In this study based out of Brazil, 39/75 individuals from three long-term institutions participated in a 50 min Ballroom Dance Program that incorporated rumba, swing, samba, and bolero and took place 3 times a week. The control group (36/75 individuals) maintained their normal daily activities. These individuals were evaluated using the Latin American Group for Maturity (GDLAM) protocol to assess functional autonomy and the stabiolometer to assess physical balance. The results of this study concluded the ballroom dance program led to an increase in the level of functional autonomy and in physical balance.

Year study was published: 2012

Mean age of participants in study: 77 years old

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Dancing or Fitness Sport? The Effects of Two Training Programs on Hippocampal Plasticity and Balance Abilities in Healthy Seniors

Kathrin Rehfeld1, Patrick Müller1, Norman Aye, Marlen Schmicker,
Milos Dordevic1, Jörn Kaufmann, Anita Hökelmann and Notger G. Müller

Summary:

Dancing combines aerobic fitness, sensorimotor skills, and cognitive demands while maintaining a low risk of injury. In this study, an 18-month dancing intervention was compared to traditional health fitness training. Researchers were looking for both volume increases in the hippocampus, a region of the brain crucial for memory consolidation, learning and navigation in space, as well as improvements in balance. While both the dancing group and traditional fitness group both showed volume increases in the hippocampus, the dancing group showed increases in more areas of the hippocampus as well as significant increase in the balance score. From these results the researchers concluded dancing seems to be a promising intervention for both improving balance and hippocampal structure in the elderly.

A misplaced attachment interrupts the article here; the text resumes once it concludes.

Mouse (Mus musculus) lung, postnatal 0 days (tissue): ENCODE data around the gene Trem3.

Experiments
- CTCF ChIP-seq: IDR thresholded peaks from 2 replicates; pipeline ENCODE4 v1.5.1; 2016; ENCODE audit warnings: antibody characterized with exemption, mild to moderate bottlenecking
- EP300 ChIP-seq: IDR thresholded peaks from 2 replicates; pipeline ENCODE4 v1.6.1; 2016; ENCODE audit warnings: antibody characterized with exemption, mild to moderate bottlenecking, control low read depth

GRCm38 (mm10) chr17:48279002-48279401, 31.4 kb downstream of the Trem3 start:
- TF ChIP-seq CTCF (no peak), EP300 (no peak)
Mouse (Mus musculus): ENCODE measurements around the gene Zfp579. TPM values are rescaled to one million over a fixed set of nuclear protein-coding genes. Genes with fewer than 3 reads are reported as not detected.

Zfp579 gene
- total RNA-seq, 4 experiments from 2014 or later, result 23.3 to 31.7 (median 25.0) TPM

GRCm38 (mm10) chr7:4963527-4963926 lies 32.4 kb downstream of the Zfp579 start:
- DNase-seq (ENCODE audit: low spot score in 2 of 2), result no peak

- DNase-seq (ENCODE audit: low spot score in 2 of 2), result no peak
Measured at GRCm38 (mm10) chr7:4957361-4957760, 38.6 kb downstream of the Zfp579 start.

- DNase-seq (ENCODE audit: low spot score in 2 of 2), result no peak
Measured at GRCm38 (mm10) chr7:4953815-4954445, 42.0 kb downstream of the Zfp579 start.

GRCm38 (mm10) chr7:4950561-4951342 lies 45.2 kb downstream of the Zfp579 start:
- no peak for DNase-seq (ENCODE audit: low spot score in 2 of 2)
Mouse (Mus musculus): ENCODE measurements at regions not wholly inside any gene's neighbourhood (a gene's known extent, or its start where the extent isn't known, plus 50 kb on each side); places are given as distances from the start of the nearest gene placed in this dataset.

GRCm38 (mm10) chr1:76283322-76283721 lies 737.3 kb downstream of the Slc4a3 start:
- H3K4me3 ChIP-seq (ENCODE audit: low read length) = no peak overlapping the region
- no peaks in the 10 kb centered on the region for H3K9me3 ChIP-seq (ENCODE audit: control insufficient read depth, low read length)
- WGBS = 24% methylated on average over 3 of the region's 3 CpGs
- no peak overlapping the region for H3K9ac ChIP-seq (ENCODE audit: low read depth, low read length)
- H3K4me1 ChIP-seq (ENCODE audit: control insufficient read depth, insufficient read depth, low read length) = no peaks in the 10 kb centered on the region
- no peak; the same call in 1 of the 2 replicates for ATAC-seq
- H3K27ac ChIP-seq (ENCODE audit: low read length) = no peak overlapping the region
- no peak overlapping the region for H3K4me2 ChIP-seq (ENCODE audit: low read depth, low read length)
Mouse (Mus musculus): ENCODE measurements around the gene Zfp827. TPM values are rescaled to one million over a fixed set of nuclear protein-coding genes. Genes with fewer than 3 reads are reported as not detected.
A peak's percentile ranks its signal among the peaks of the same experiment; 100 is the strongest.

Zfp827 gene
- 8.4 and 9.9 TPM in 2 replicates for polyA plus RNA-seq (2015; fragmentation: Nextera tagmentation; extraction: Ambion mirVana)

Year study was published: 2017

Mean age of participants in study: 68 years old

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Exercise to Prevent Falls in Older Adults: An Updated Meta-Analysis and Best Practice Recommendations

by Catherine Sherrington, Anne Tiedemann, Nicola Fairhall, Jacqueline C.T. Close and Stephen R. Lord

Summary:

This article compiled data from 54 randomized controlled trials looking at exercise as a single intervention to prevent falls. They concluded that exercise for falls prevention should occur at least 2 hours per week and should be targeted at both the general community as well as those at high risk of falls and may occur in both a group or home-based setting. The exercise programs should include: moderate to high challenges to balance as well as strength training, a sufficient dose of exercise, exercise needs to be ongoing, and should include a brisk walking training, unless they are a high risk falls individual.

Year study was published: 2011

Mean age of participants in study: 65+ years old

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Balance Confidence and Fear of Falling Avoidance Behavior Are Most Predictive of Falling in Older Adults

by Merrill R. Landers, Sarrie Oscar, Jessica Sasoka & Kyle Vaughn

Summary:

Physical-based measures (Berg Balance Scale, Sensory Organization Test, Timed “Up & Go”, and Dynamic Gait Index) as well as psychological-based measures (Falls Efficacy Scale, Activity Specific Balance Confidence Scale, and Fear of Falling Avoidance Behavior Questionnaire) were assessed during this study to determine which variable(s) were most predictive of falls in older adults. The results of this study concluded that balance confidence was the best predictor of falling, followed by fear of falling avoidance behavior, and the Time “Up & Go” (TUG). Fall history, presence of pathology, and physical tests did not predict falling. The study also concluded that psychological factors (balance confidence and fear avoidance) were stronger predictors of future falls than physical factors (gait, balance, visual acuity, etc.)

Year study was published: 2018

Mean age of participants in study: 72.2 years

Click here to read the full article